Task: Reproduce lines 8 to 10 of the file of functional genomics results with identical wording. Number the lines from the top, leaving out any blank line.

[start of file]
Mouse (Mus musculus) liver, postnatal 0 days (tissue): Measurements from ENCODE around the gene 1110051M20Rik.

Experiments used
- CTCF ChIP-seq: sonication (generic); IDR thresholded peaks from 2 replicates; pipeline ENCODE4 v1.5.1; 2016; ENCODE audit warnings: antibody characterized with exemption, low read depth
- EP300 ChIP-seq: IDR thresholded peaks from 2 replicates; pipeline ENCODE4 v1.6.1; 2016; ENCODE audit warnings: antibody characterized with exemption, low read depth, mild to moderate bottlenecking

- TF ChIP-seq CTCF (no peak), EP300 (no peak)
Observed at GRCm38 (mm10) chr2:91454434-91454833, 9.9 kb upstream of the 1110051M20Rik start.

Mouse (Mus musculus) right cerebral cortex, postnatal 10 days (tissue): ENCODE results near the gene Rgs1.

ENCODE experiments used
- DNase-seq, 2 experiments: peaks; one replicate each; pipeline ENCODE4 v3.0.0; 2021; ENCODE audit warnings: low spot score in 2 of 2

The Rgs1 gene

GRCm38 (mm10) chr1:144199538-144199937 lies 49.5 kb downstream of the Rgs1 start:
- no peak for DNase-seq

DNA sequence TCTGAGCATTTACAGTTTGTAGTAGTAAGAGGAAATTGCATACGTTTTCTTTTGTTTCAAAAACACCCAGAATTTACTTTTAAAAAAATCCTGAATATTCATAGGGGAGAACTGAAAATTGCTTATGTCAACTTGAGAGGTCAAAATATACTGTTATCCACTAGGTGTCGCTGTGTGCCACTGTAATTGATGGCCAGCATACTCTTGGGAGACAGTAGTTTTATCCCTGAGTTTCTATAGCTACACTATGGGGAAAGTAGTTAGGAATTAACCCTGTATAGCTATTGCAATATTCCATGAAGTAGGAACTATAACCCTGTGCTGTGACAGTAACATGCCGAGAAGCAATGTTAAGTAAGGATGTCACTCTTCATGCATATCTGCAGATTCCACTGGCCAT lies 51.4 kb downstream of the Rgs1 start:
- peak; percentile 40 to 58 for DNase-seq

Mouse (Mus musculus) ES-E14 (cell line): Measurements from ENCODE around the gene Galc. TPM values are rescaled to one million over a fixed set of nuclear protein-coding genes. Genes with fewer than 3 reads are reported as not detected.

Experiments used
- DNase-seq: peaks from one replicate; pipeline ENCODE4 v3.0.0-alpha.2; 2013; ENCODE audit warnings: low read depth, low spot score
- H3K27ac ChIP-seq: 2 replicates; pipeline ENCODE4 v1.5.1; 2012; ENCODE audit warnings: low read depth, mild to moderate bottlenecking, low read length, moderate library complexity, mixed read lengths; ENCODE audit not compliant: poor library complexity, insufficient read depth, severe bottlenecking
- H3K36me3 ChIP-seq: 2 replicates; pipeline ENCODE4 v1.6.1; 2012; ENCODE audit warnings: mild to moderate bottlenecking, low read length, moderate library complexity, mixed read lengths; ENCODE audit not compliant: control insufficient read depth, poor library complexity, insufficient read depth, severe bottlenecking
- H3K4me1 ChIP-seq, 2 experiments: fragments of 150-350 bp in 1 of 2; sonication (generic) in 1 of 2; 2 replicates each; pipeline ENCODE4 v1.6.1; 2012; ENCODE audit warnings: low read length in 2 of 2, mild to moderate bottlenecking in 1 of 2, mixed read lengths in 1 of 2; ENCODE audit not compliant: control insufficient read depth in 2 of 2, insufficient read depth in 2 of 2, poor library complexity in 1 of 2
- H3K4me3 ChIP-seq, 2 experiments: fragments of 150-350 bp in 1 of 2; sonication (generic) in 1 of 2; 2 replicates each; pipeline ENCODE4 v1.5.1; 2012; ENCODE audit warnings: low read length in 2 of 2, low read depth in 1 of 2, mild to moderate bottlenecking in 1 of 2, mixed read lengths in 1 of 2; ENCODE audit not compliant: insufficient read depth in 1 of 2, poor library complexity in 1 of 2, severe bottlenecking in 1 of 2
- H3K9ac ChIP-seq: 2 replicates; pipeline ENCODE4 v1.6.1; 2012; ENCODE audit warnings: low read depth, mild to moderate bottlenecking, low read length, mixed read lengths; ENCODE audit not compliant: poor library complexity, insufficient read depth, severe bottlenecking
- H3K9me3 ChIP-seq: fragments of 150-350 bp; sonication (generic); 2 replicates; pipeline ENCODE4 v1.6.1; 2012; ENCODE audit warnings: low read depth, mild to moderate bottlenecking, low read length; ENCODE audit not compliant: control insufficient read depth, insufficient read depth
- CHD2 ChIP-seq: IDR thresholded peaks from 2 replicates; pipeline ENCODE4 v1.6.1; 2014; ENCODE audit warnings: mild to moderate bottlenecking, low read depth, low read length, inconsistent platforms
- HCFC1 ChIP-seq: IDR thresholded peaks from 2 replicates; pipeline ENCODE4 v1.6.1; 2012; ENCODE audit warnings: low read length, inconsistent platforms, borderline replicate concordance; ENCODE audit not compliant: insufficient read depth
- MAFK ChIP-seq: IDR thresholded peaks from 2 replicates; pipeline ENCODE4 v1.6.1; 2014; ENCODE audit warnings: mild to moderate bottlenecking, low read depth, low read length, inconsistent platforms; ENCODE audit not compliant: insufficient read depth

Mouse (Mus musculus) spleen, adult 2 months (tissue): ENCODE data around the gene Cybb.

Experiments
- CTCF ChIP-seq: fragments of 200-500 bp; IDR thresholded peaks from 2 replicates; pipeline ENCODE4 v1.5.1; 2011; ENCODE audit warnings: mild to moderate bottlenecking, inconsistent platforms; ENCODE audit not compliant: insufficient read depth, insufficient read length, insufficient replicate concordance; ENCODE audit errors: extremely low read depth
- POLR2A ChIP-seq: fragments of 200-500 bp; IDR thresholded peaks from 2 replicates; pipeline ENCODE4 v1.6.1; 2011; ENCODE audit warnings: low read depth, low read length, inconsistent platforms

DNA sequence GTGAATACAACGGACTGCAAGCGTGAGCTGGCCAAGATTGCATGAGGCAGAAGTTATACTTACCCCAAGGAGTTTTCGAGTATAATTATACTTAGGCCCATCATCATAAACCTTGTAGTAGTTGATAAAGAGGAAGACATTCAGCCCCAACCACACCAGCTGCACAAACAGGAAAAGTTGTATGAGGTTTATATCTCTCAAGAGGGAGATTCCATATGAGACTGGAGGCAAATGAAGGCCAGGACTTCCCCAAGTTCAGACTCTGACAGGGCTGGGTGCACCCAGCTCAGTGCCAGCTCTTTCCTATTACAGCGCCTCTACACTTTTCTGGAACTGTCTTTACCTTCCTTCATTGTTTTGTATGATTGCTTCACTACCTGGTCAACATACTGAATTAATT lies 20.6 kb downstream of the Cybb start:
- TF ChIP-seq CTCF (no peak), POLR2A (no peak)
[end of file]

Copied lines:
ENCODE experiments used
- DNase-seq, 2 experiments: peaks; one replicate each; pipeline ENCODE4 v3.0.0; 2021; ENCODE audit warnings: low spot score in 2 of 2

The Rgs1 gene